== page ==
That covers the armies on the strategic level, so I'll shortly post on my method for setting up the armies and deploying them, plus the initial strategies each side will try to follow. I will also, in the next few weeks, try and give a more detailed Black Powder ruleset example, as some posts have requested a bit more detail on how it plays.

Saturday, February 6, 2010

Black Powder Battle Report

I've had a one-off battle to try out the Black Powder Rules, and thought I'd post some photos & notes. Very loosely, the fight was a re-run in the style of the recent ‘Might & Reason’ ruleset battle of Froschbach from a month or two ago. I adopted a ‘pile everything on’ philosophy and decided to simply play every painted and based figure I could. Luftberg were there in full, of course. Aschenbach were mainly present, and could muster a decent show – they had only one Grenadier unit, a half-sized Fusilier regiment, and one missing Infantry regiment. Cavalry were also 75% done in Cuirassiers and Dragoons, so rather than field one full and one half-sized unit of each I put them all into one large unit of each – subtle as a brick through a window!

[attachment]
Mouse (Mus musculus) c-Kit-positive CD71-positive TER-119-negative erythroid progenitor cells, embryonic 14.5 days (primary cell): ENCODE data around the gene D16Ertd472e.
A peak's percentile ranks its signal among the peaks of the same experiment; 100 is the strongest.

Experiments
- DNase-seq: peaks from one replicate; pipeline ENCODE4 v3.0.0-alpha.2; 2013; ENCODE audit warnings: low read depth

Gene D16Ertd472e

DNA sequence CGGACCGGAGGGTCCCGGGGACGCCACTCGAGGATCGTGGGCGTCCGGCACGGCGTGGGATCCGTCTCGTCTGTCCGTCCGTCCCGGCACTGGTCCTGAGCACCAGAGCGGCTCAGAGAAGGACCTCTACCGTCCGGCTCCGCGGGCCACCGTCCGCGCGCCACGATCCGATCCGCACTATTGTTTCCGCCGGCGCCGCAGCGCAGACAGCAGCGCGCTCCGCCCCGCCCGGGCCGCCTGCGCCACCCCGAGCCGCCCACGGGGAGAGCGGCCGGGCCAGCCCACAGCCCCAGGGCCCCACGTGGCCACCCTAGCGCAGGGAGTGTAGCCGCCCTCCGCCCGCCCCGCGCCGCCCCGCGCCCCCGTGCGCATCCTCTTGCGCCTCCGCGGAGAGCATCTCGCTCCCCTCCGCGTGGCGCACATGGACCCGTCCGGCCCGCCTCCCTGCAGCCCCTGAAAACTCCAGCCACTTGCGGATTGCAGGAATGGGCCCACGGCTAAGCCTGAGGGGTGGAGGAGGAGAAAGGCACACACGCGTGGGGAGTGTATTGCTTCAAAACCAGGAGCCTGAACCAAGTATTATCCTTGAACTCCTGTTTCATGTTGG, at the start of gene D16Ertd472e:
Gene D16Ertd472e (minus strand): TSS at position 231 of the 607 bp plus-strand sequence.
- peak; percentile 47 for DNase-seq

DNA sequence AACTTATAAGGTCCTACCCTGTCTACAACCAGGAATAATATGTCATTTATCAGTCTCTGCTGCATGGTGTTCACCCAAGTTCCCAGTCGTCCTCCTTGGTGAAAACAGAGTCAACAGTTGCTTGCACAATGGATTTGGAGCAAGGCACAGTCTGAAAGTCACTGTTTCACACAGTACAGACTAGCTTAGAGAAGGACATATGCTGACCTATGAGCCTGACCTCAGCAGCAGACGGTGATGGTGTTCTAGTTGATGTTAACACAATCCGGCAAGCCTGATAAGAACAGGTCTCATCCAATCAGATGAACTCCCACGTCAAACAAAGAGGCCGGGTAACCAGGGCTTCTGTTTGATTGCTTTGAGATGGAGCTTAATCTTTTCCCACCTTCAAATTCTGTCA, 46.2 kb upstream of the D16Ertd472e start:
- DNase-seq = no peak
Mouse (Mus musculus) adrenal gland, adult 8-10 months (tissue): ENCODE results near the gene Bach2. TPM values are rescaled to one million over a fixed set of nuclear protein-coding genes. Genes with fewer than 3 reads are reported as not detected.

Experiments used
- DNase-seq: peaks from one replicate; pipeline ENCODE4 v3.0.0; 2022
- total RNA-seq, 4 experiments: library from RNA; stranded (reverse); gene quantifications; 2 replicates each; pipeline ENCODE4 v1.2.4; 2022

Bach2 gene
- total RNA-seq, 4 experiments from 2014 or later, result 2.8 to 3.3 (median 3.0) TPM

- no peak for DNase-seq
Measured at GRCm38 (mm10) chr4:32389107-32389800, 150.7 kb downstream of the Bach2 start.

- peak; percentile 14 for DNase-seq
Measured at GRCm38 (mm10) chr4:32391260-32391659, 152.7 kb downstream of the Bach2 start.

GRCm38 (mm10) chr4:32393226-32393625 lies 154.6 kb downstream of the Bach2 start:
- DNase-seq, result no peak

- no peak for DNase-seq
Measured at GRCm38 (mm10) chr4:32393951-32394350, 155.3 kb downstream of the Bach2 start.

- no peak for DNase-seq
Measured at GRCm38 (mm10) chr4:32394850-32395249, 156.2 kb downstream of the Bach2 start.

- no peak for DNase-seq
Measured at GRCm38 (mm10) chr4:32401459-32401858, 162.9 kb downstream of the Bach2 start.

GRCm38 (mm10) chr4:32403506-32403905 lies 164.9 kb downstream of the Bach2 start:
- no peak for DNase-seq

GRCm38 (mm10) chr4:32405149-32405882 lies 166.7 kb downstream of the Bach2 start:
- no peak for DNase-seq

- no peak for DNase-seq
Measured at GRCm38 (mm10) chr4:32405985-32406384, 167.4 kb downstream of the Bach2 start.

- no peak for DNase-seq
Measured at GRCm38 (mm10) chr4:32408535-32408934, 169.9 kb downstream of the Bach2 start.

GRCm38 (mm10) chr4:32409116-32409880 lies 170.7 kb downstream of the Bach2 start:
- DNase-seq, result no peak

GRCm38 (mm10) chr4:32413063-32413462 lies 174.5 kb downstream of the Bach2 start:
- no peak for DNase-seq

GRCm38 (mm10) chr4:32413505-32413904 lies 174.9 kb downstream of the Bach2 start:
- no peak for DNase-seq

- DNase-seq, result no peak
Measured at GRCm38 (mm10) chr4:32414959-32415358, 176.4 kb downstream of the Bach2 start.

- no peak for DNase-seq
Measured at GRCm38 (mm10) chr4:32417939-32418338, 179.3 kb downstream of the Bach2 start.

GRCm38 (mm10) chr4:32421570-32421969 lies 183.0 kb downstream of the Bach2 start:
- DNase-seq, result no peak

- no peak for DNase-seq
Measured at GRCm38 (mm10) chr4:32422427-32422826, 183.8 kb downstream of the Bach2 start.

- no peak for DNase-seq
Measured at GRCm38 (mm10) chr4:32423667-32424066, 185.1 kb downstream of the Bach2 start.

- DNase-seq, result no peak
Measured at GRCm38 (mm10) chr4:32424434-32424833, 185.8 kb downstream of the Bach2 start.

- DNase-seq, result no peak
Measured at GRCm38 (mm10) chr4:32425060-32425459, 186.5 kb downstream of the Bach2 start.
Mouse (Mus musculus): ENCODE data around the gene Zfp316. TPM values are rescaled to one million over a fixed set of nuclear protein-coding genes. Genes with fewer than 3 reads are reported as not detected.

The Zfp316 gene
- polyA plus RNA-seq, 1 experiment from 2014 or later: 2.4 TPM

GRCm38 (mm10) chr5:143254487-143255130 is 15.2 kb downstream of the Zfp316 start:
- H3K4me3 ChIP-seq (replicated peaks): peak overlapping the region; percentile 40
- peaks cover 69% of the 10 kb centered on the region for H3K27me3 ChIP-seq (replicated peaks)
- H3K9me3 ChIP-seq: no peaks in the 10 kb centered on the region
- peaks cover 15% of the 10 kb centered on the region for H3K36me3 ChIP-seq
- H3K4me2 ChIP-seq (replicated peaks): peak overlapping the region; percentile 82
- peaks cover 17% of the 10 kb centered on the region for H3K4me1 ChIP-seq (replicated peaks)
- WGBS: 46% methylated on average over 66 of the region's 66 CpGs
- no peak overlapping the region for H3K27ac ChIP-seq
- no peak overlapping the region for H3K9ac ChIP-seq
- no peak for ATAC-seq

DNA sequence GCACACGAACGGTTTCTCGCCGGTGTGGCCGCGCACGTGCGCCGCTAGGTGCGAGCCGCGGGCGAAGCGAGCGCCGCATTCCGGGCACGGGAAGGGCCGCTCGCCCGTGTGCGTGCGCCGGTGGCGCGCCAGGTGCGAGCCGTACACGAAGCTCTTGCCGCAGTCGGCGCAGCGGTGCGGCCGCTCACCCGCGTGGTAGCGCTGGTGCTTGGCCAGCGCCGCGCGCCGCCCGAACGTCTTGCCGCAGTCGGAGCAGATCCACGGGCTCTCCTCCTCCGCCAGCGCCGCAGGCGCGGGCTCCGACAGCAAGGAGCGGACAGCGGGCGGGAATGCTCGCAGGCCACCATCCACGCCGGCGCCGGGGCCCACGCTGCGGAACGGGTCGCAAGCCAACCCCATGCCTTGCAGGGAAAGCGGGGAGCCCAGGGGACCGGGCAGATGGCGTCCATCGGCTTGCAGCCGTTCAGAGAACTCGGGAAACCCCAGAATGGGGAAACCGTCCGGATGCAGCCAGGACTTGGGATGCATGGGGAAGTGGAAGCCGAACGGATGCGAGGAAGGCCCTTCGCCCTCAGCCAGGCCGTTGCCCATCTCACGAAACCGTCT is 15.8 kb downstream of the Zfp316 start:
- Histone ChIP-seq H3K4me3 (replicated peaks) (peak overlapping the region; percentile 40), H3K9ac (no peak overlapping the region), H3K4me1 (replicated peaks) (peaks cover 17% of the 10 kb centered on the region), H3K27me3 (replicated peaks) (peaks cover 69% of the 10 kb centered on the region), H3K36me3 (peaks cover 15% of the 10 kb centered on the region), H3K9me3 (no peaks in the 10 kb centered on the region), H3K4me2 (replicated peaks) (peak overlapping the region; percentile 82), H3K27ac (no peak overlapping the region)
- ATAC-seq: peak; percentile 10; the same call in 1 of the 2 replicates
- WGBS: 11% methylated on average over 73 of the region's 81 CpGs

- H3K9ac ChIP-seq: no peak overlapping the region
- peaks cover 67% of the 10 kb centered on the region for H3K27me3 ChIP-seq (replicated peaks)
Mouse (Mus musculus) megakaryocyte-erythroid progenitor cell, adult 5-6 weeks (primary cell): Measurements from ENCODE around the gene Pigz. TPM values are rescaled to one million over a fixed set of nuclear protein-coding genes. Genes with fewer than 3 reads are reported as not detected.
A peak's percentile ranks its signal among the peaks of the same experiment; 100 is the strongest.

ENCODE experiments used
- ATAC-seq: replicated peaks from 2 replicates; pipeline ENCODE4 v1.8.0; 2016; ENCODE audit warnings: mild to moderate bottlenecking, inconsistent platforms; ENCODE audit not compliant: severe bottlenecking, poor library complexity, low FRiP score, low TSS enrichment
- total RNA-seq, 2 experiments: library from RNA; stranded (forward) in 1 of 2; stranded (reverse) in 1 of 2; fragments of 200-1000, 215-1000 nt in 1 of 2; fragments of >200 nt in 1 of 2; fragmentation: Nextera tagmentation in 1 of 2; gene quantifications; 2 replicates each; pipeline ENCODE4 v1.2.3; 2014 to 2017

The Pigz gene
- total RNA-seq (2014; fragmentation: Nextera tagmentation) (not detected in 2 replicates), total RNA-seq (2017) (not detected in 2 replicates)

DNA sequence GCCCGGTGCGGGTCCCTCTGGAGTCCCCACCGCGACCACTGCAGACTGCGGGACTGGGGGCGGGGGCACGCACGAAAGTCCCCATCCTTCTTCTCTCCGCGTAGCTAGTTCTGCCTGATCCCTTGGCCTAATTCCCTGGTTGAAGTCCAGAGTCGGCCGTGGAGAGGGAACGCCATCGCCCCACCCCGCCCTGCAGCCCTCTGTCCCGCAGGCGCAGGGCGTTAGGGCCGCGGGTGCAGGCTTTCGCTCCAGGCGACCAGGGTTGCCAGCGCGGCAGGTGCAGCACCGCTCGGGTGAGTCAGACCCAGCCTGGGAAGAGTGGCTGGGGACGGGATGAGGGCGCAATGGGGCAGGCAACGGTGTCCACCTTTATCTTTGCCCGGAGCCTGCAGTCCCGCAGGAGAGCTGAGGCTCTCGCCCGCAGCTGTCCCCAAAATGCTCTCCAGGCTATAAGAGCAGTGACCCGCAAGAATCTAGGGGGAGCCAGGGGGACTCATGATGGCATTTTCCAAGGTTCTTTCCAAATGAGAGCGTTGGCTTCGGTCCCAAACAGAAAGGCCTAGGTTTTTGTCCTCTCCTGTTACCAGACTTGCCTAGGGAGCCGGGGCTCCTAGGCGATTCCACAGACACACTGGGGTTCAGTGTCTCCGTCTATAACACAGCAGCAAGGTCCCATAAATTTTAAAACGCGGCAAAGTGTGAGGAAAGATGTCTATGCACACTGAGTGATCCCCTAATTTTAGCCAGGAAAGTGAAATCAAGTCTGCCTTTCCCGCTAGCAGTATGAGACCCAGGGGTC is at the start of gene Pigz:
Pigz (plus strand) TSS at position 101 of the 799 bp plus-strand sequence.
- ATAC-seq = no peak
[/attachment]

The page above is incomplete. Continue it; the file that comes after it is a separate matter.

The battle plan adopted was pretty similar, mainly because I was curious how each rule-set would handle it. The field was roughly similar too – each side advanced in columns onto a field with a stream perpendicular to the two battle-lines, plus some hills to the edges.

Aschenbach went for the central Infantry attack with a mass of Cavalry on the right flank, to turn the line. Luftberg deployed similarly, but had Cavalry on both their flanks and deployed (as per the old ‘brigades’ standardising notion I had devised and not gotten round to using,) which meant that the left flank was all Dragoons & the right flank was all Cuirassiers. The whole army was preceded by the ‘Advance Guard’ brigade of shifty Irregular types, Croats and Hussars.

The battlefield (Photos courtesy of Google Earth)